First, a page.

TOKYO -- "It is only natural not to hold the Tokyo Olympics and Paralympics if we cannot protect the lives and health of the public," Japanese Prime Minister Yoshihide Suga said in a meeting of the House of Councillors audit committee on June 7 -- the first time that Suga had addressed the possibility that the Tokyo Olympics and Paralympics may be canceled.
While the Suga administration has not changed its position of going ahead with the games, it appears to have determined that it would not be able to gain the support of the public if it went ahead with the premise, no matter what, that the games would be held even as the threat of the coronavirus continues.
Still, during the committee meeting, the prime minister did not talk about any specific criteria that must be met for the games to be held, and has struggled to come up with a cause for which the games should be held during a pandemic.
"People's lives are on the line. You can't forcefully hold the Olympics and Paralympics," opposition Constitutional Democratic Party of Japan (CDP) Secretary-General Tetsuro Fukuyama said to Suga during the audit committee meeting, questioning the prime minister's position. To this, Suga responded, "First, I'd like to pour all my efforts into lifting the state of emergency declaration (which has been extended until June 20)," and emphasized that every possible measure against infection would be taken after the arrival of athletes and others coming to Japan in relation to the Tokyo Games.
Suga repeatedly said, "A major premise for holding the games is that the lives and health of the public would be protected," and touched upon the possibility of a cancellation of the Tokyo Games.
At the same time, however, Suga said, "I, myself, am not a host of the games," and did not present the committee with specific criteria for deciding whether or not the games would be held. There was a point when the prime minister kept saying that he would make the lives and health of the public "the criteria" for holding the games, forcing questioning to go in circles. This prompted CDP lawmaker Shunichi Mizuoka, who was asking the questions, to state that the government would not be able to gain the empathy of the public unless there are specific standards for holding the Tokyo Games, such as "in the case that the infection index goes down to stage 1 (zero or sporadic spread of infection) or lower."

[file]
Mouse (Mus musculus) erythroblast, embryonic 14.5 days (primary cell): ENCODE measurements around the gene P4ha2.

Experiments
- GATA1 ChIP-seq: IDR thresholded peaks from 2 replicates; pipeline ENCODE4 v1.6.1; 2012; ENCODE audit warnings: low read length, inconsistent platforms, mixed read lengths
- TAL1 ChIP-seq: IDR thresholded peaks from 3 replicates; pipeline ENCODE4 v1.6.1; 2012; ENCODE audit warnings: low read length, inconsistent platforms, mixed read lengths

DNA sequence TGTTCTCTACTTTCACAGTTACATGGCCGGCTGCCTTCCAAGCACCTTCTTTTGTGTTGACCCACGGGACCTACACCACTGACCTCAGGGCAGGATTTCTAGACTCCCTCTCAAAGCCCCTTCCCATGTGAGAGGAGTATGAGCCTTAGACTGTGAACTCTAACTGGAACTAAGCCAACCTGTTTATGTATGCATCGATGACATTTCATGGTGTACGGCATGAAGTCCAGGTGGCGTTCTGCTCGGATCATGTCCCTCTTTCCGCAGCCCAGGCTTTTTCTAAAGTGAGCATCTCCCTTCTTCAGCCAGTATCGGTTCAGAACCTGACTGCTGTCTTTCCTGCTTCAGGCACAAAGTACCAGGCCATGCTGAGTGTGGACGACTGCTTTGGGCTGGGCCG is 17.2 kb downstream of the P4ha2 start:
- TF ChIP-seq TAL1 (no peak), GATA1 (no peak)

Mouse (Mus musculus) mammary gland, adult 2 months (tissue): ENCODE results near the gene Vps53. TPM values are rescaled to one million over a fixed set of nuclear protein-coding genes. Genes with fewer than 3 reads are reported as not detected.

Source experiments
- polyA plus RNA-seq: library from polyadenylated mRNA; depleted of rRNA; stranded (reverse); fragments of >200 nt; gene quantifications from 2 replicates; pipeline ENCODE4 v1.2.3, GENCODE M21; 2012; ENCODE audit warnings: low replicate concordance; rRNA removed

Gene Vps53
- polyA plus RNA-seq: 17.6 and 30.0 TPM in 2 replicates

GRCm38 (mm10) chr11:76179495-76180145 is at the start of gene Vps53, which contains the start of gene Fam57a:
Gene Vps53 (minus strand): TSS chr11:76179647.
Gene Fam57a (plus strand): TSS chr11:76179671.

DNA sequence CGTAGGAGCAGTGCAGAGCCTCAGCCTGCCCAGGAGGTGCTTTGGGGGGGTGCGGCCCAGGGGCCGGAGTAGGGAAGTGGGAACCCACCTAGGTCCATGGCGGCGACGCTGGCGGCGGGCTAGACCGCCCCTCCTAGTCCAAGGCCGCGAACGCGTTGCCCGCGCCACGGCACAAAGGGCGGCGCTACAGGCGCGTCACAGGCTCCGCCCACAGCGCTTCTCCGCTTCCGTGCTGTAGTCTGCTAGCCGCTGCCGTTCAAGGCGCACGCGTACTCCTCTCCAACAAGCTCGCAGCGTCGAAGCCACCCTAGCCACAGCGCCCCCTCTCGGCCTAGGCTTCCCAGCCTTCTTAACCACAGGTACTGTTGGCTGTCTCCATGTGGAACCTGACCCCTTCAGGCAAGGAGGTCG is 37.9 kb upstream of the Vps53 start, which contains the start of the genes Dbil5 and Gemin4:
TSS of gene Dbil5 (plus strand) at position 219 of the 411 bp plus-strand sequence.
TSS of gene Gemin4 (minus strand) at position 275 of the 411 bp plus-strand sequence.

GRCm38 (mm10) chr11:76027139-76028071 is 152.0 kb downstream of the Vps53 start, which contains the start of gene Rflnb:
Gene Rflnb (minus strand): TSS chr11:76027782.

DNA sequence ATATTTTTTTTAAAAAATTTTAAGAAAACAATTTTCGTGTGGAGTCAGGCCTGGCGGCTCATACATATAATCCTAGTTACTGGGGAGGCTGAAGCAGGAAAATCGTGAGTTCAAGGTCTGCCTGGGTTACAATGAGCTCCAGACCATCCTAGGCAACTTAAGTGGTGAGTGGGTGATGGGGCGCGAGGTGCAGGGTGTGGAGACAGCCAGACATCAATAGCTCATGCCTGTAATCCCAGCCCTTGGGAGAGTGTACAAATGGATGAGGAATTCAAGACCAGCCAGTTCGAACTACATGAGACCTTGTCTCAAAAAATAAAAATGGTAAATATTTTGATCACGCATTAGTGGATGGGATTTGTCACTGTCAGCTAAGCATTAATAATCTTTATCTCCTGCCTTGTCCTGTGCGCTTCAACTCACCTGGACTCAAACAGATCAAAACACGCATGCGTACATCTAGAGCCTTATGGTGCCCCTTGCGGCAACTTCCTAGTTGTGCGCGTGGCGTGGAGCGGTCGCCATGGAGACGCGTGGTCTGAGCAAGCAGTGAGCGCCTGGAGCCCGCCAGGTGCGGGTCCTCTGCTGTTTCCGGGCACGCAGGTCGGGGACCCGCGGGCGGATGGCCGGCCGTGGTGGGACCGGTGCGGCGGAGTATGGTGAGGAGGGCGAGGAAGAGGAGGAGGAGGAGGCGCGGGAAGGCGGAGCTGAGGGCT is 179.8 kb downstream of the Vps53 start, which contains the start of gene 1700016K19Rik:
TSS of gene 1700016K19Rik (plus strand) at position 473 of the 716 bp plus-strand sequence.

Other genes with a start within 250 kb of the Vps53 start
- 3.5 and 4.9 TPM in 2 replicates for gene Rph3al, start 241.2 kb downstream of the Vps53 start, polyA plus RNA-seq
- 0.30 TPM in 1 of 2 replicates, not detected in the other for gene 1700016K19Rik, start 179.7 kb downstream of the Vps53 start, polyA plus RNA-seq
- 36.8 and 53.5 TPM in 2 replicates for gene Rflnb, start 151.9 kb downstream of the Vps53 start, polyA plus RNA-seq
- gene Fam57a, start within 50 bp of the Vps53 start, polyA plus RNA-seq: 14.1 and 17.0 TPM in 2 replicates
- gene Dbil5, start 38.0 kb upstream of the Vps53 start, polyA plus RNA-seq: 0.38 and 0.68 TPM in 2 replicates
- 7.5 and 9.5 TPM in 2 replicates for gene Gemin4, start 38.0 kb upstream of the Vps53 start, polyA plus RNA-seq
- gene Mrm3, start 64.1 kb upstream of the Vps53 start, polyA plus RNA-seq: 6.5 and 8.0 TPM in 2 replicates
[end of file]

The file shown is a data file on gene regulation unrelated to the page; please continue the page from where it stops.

Japanese Communist Party secretariat head Akira Koike pursued the matter further, saying, "It is dangerous to hold the world's largest sporting event without assessing the risks." Meanwhile, Shigeru Omi, chairman of the government's coronavirus countermeasures subcommittee, said, "It is only natural to expect that the risk of infection will rise if the games take place now."
The government and ruling parties are anxious that public sentiment surrounding the Olympics and Paralympics will directly impact the approval ratings of the Suga Cabinet and the Tokyo Metropolitan Assembly election scheduled for July. Senior officials from the ruling Liberal Democratic Party (LDP) analyze that if it appears that the administration is moving forward on the premise that the games will be held no matter what, it will reflect poorly on approval ratings. The most recent public opinion polls carried out by media outlets show that those who think the games should take place and those who think they should not comprise about the same percentage of those surveyed, but the future is uncertain.
Because of this, the administration is scrambling, alongside the implementation of its infection countermeasures, to speak to the legitimacy of holding the Tokyo Games during the coronavirus pandemic. Natsuo Yamaguchi, the head of the LDP's junior coalition partner Komeito, requested on June 2 that the prime minister explain the reasoning and significance of holding the games. In response, Suga told reporters, "The games are truly a festival of peace. First-rate athletes will gather in Tokyo, and communicate the power of sports to the world."
There have been complaints, however, even within the government about Suga bringing up a catchphrase that existed from long before the pandemic, as being obsolete. Already, the purported "significance" of the Tokyo Games had gone from a "recovery games from the Great East Japan Earthquake and tsunami" of 2011 during the previous administration led by Prime Minister Shinzo Abe to "proof that humankind had triumphed over the coronavirus." A senior CDP official said of Suga's remark, "It rings hollow."
(Japanese original by Yoshitaka Koyama, Political News Department)